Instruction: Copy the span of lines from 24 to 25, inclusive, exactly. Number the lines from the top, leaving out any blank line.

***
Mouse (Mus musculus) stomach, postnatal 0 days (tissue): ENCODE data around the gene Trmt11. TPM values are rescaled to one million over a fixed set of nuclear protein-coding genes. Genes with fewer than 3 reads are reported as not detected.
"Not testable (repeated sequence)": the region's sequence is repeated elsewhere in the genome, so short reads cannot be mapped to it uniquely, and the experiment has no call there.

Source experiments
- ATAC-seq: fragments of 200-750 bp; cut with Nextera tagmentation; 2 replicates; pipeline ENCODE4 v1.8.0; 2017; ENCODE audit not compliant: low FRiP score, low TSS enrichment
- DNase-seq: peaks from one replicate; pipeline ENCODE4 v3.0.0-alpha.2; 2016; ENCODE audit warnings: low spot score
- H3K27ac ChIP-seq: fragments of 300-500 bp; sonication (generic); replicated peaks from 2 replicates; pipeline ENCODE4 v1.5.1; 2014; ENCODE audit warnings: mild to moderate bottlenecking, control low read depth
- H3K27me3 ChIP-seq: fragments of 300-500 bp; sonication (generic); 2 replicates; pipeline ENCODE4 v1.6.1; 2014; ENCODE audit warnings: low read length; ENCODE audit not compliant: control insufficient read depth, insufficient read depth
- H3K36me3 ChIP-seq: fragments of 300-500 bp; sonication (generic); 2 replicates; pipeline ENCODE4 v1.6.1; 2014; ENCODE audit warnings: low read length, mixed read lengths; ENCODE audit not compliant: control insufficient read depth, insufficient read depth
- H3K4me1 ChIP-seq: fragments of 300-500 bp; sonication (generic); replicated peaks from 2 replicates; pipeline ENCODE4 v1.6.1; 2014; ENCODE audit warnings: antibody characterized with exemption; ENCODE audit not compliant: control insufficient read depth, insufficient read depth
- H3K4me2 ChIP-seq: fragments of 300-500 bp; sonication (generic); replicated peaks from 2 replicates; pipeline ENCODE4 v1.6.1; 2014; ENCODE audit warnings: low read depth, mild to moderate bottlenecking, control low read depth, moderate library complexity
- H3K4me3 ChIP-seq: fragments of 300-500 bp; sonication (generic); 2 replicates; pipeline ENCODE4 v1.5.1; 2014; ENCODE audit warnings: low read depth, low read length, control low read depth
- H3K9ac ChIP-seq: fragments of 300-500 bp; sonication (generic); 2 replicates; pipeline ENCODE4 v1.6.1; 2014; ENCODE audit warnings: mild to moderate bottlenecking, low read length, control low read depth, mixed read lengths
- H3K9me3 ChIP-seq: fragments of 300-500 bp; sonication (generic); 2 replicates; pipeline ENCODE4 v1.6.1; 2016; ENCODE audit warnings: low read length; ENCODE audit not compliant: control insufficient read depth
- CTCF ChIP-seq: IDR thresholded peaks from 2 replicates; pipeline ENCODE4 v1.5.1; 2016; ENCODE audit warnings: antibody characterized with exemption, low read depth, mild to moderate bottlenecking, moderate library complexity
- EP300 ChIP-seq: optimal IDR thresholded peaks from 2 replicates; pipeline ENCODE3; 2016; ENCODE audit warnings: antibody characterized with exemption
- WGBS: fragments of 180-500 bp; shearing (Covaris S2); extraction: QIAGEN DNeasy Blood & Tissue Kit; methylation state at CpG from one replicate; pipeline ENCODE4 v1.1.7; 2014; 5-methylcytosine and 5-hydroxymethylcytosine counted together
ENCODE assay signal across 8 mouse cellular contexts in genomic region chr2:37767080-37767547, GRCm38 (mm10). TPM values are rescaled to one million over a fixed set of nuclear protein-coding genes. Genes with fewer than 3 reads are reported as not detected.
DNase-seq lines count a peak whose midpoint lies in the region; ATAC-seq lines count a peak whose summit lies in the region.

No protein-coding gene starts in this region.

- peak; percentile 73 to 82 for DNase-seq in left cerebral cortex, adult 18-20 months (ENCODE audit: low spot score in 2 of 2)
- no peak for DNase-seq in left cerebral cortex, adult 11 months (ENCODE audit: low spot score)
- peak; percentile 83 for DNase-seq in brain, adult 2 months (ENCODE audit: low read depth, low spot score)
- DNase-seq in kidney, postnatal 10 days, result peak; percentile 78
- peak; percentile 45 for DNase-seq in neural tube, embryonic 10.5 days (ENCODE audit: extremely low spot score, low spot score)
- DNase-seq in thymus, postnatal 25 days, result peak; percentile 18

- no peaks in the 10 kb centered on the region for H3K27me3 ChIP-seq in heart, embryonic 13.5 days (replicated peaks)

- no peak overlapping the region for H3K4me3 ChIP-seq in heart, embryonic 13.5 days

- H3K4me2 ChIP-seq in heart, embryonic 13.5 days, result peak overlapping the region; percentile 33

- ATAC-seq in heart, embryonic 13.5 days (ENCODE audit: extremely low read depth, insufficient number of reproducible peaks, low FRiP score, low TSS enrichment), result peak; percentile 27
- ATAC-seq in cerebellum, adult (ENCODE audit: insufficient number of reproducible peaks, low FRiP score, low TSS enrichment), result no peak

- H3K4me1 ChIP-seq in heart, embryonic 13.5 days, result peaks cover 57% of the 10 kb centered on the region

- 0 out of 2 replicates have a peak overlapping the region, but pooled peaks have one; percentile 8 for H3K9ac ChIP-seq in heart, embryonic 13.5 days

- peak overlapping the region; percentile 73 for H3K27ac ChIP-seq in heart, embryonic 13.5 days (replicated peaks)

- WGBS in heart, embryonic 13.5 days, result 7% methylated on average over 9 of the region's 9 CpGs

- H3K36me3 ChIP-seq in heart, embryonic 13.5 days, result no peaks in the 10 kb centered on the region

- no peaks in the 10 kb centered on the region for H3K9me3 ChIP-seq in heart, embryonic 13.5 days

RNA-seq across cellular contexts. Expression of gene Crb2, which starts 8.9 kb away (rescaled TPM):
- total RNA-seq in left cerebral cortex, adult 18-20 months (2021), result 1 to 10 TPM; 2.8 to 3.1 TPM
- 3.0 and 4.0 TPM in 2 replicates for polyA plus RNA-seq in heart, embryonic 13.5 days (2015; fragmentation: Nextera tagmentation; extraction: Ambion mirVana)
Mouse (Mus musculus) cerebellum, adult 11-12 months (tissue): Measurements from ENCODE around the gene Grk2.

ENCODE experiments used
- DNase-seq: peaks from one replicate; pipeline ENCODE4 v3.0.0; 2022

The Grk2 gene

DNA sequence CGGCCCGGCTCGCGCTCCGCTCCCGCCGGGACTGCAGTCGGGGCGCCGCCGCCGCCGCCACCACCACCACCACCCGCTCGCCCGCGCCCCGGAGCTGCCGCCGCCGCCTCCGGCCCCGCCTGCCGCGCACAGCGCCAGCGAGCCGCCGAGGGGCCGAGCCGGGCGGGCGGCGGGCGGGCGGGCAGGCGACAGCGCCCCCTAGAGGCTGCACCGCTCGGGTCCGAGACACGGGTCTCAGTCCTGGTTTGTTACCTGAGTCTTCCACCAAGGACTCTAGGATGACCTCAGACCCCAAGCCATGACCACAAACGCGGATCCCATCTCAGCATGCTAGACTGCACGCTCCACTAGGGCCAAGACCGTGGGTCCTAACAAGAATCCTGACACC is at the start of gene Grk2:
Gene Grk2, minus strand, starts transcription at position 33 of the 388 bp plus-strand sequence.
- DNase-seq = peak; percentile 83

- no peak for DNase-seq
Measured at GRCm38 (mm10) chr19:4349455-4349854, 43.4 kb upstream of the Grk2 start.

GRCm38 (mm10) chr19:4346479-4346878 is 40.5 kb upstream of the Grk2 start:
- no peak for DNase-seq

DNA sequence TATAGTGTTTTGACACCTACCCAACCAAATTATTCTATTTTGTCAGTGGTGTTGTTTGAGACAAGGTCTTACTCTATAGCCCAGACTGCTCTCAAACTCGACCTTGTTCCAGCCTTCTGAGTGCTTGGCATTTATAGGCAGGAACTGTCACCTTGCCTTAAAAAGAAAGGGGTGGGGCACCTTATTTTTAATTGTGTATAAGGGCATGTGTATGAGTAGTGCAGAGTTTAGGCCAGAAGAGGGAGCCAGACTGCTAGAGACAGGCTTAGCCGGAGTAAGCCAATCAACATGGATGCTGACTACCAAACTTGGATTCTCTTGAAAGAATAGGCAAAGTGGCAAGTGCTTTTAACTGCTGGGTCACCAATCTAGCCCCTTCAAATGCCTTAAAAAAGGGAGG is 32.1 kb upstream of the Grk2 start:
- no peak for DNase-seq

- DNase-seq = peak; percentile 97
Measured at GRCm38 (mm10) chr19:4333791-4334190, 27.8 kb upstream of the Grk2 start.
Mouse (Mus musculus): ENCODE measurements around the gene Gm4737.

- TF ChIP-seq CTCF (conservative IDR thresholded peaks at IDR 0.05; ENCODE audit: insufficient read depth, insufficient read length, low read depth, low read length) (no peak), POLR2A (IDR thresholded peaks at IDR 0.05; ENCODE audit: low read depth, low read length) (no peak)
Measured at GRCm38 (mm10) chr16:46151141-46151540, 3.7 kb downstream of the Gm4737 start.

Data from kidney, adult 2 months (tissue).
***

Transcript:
- peak; percentile 45 for DNase-seq in neural tube, embryonic 10.5 days (ENCODE audit: extremely low spot score, low spot score)
- DNase-seq in thymus, postnatal 25 days, result peak; percentile 18